Fawcett honoured to be a part of this year’s HOF class

Jamie Mountain

Scott Fawcett had a highly successful coaching career that spanned nearly 30 years and included 10 championships at various levels of the game of football.
But the Fort Frances native is quick to point out that football is a team sport and all of his accolades came from a collective effort from each of the teams, and players, he helped coach.
“Team sports has never been about ‘me’, it’s been about ‘we.’ When you don’t worry about who gets the credit and you’re unselfish, a group of people can achieve great things,” said Fawcett, who was inducted into the Northwestern Ontario Sports Hall of Fame last fall in the “builder” category and gets automatic induction to the Fort Frances Sports Hall of Fame as part of this year’s class.
“I’m really grateful to the [Fort Frances] Hall of Fame committee, led by former Muskie hockey coach Terry Ogden, and it’s especially a great honour because I get to be inducted with my late father’s best friend, Gord McTaggart, who was a manager for the Jaycees Juvenile hockey team,” he added.
“My wife’s uncle, Julian Brunetta, was on that Jaycees team and I’m good friends with Barney Maher’s children and ‘Keno’ [Ken] Christiansen lives a block away from me here. We see him quite a bit and his coaching record is just unmatched.
“It’s a pretty good group,” Fawcett enthused.
Learning the game of football growing up in Fort Frances during the 1970s, Fawcett’s first coaching duties were as the defensive coordinator and defensive back coach for his Alma mater when they won the 1978 and 1979 NorWOSSA football titles.
“I was invited to coach by my former Muskie football head coach, Jack Hedman, and I bumped into him at the Safeway store in the summer of 1978 and he said, ‘Hey, why don’t you come coach?,'” he recalled.
“The bottom line is that group was very talented, probably one of the most mentally tough group of young men I’ve ever been around,” he lauded.
“I didn’t know a lot about football back then, I was just kind of long on volume and short on information but those kids never tapped out. They were extremely tough.”
Taking his leadership skills to Winnipeg, Fawcett served on the coaching squads of the Transcona Bantams, St. Vital Midgets and the Winnipeg Hawkeyes–the 1982 Manitoba Junior football champs.
Then in 1983 and 1984, he helped out as a student assistant with the Winnipeg Blue Bombers scouting and coaching staff and as a spotter during their 1984 Grey Cup run.
Upon attending Eastern Washington University as a graduate assistant in 1984, he helped coach receivers and special teams before being hired by the University of Calgary to serve as their defensive and special teams’ coordinator and linebacker coach.
There, Fawcett was a part of their memorable defeat of Western in the 1985 Vanier Cup national university finals.
Returning home in 1986 to help manage his family’s radio stations, he served on the coaching staffs of both the Fort Frances and Kenora high school football teams–helping lead the Muskies to the 1994 and 1996 NorWOSSA titles and the Broncos to the 1990 and 1991 NWOSSAA regional crowns.
Fawcett’s academic coaching duties also included work with defensive lines and special teams for the 2000 NAIA Upper Midwest Athletic Conference title-winning Mount Senario College in Wisconsin and serving as Head Coach of the Mount Allison University Mounties from 2002-2004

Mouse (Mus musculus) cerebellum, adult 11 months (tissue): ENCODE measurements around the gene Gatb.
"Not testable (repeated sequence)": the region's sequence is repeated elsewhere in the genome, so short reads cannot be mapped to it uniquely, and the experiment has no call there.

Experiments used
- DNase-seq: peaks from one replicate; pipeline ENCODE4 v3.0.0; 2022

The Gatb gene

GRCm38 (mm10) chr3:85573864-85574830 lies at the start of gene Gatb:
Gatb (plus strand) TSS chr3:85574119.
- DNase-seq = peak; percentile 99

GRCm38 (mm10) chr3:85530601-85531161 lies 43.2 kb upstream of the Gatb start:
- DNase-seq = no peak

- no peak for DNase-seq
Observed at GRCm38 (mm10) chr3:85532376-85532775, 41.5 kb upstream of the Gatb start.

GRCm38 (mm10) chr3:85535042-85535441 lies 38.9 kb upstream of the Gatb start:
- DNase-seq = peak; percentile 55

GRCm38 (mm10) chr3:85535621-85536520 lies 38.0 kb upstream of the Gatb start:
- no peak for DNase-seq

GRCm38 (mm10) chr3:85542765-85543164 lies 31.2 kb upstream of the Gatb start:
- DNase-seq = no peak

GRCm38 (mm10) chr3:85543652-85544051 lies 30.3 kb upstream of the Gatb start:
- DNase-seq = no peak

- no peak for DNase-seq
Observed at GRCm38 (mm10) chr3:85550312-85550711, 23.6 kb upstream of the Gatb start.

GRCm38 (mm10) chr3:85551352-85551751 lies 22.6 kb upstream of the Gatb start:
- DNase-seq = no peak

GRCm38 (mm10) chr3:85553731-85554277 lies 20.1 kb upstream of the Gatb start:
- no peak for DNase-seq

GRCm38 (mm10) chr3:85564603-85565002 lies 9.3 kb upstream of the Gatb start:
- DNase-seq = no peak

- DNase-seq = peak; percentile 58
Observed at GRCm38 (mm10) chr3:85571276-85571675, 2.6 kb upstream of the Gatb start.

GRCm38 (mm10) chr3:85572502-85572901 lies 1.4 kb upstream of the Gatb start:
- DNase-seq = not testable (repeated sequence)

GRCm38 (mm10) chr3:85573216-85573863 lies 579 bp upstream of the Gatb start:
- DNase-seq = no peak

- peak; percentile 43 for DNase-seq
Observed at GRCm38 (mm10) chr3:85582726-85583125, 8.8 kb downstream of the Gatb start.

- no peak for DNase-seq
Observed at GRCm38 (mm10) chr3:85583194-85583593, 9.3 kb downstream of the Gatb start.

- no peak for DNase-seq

He also was an associate head coach with the University of Windsor from 2007-2009.
Recognized as a special teams and defensive coordinator specialist, his five seasons coaching in the CFL began in 1997 with the Edmonton Eskimos where his special teams were ranked first in the league. Joining the Hamilton Tiger-Cats in 1999, his special teams contributed to their Grey Cup victory that season.
After a stint with the Winnipeg Blue Bombers in 2005, Fawcett rounded out his CFL career back in Hamilton in 2011, having helped develop such stand-out players as Jon Ryan and Marcus Thigpen during his CFL coaching career.
In addition to his help in contributing to 10 championships titles throughout four decades, this dedicated builder of sport also published articles and conducted coaching clinics, making his contributions to the sport of football at all levels even that much more impressive.
As he looks back on his career, Fawcett noted that one of his favourite moments actually came back in 1981.
“One of the most memorable football moments for our family occurred in 1981. My parents came to Winnipeg to watch my brother Howard play for the University of Manitoba Bisons and he was voted Player of the Game,” he recalled.
“I was working as the sideline reporter for the telecast and got to interview him live on TV, so that was kind of neat.”
Fawcett also noted that with all the extensive travel and moves during his career, it all wouldn’t have been possible without the steadfast support of his wife, Colleen.
“Over the course of 13 years, we moved eight times and if not for my wife Colleen, there wouldn’t have been any CFL career,” he stressed.
“She said she was all in, so we moved eight times in 13 years. Now do the math on this–Fort Frances to Edmonton, to Hamilton, to Wisconsin, to Montana, to New Brunswick, to Winnipeg, to Windsor, and back home again–all without a GPS,” he chuckled.
“She cooked dinner for hundreds of coaches and players and baked thousands of cookies and muffins for our teams and made every new house into a home.
“She fed a lot of those football players and even professional football players are extremely thankful for a home-cooked meal,” Fawcett added.